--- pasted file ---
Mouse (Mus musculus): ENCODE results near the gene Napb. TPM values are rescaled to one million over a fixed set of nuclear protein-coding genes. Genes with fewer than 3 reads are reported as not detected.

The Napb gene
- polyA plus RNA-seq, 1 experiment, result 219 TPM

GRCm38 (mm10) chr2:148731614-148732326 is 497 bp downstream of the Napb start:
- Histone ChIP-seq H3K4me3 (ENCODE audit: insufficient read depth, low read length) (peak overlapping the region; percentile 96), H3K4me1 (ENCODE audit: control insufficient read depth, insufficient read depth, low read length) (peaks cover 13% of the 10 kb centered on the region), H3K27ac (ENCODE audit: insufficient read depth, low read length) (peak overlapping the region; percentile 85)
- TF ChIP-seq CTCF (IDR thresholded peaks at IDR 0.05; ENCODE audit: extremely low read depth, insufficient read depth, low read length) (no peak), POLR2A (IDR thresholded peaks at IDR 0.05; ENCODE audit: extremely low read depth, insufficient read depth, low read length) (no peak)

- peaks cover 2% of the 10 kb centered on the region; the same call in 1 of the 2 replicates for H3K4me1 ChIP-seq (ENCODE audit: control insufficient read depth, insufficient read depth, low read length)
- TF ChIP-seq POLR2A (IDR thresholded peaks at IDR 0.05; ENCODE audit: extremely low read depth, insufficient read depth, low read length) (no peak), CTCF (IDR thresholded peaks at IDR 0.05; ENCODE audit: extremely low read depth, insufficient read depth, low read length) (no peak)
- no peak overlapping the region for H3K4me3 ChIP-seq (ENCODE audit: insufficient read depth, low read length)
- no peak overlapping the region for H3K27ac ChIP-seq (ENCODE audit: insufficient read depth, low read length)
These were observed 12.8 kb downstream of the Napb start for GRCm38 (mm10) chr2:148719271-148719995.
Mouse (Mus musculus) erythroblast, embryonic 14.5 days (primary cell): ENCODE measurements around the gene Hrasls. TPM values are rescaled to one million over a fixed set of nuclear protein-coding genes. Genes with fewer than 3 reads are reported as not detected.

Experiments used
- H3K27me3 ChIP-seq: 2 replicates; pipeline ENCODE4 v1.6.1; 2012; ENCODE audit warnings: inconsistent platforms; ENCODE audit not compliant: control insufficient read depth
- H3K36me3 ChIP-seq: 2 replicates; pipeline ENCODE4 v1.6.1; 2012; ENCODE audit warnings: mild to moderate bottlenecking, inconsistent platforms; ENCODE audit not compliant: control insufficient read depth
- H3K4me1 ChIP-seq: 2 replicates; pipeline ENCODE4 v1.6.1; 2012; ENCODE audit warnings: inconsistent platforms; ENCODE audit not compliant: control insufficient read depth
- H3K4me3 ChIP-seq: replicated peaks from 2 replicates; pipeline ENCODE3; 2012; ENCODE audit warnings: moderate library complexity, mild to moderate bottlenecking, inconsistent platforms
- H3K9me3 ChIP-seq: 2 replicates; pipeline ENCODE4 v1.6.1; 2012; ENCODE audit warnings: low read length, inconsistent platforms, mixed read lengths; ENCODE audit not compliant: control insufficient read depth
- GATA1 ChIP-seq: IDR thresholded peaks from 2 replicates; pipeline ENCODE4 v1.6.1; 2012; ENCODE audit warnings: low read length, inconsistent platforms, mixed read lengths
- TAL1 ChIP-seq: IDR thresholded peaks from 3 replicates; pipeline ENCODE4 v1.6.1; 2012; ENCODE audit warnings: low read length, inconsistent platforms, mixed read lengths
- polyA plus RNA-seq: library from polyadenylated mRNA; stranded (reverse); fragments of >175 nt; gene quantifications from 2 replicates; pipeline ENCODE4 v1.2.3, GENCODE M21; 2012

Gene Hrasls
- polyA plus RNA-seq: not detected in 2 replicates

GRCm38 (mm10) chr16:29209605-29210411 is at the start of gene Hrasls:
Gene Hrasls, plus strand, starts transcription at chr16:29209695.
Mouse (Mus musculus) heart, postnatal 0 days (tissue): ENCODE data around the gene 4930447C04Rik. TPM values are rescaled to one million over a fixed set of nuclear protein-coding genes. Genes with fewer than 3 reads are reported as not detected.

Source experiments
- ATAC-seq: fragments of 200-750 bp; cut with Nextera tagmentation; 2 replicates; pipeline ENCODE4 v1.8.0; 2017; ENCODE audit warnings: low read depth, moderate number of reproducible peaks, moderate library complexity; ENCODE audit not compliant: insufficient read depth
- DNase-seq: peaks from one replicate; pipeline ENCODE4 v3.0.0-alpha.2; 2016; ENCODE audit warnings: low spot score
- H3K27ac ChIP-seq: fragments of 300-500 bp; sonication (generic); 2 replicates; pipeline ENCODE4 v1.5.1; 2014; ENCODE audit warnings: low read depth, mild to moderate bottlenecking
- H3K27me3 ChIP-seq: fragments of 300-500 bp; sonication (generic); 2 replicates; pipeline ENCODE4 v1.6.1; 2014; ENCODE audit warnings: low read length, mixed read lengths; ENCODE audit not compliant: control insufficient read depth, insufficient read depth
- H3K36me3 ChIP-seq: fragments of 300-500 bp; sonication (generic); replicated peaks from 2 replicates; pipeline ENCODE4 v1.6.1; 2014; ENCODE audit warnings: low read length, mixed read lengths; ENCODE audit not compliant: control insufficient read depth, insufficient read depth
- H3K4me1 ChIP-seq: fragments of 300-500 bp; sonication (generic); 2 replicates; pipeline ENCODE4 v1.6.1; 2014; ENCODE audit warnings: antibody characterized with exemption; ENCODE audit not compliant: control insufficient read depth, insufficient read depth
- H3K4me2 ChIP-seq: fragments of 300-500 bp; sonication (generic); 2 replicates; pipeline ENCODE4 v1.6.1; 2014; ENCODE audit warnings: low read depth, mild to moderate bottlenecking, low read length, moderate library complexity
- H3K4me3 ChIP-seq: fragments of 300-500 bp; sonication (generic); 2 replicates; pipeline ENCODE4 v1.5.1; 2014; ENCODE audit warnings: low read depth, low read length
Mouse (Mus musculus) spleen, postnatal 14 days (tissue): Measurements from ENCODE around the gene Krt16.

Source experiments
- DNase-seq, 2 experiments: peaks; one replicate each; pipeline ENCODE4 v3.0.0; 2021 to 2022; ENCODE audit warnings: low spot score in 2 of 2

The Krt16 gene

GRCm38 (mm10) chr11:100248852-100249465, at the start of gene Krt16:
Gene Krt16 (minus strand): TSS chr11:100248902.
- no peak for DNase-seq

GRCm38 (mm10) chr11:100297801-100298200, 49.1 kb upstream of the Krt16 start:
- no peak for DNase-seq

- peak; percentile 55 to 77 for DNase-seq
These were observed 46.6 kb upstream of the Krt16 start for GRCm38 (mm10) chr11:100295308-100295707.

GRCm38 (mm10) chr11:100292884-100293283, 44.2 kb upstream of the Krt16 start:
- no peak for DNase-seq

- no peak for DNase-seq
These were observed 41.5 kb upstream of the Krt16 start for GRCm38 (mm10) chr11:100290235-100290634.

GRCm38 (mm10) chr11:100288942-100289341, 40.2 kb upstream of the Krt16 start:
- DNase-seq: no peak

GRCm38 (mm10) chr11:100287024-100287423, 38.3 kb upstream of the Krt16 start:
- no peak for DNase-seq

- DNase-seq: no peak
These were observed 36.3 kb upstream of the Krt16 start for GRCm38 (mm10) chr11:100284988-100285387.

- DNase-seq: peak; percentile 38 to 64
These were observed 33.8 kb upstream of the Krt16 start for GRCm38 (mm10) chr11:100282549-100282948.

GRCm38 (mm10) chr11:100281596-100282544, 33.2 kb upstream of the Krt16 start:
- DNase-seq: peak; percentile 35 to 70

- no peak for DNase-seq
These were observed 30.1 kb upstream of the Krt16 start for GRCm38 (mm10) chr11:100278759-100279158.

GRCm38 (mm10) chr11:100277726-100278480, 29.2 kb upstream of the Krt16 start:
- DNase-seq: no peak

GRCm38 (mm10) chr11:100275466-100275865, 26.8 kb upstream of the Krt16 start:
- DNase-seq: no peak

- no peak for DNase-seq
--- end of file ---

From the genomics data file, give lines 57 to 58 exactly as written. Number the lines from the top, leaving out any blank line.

- DNase-seq: peak; percentile 38 to 64
These were observed 33.8 kb upstream of the Krt16 start for GRCm38 (mm10) chr11:100282549-100282948.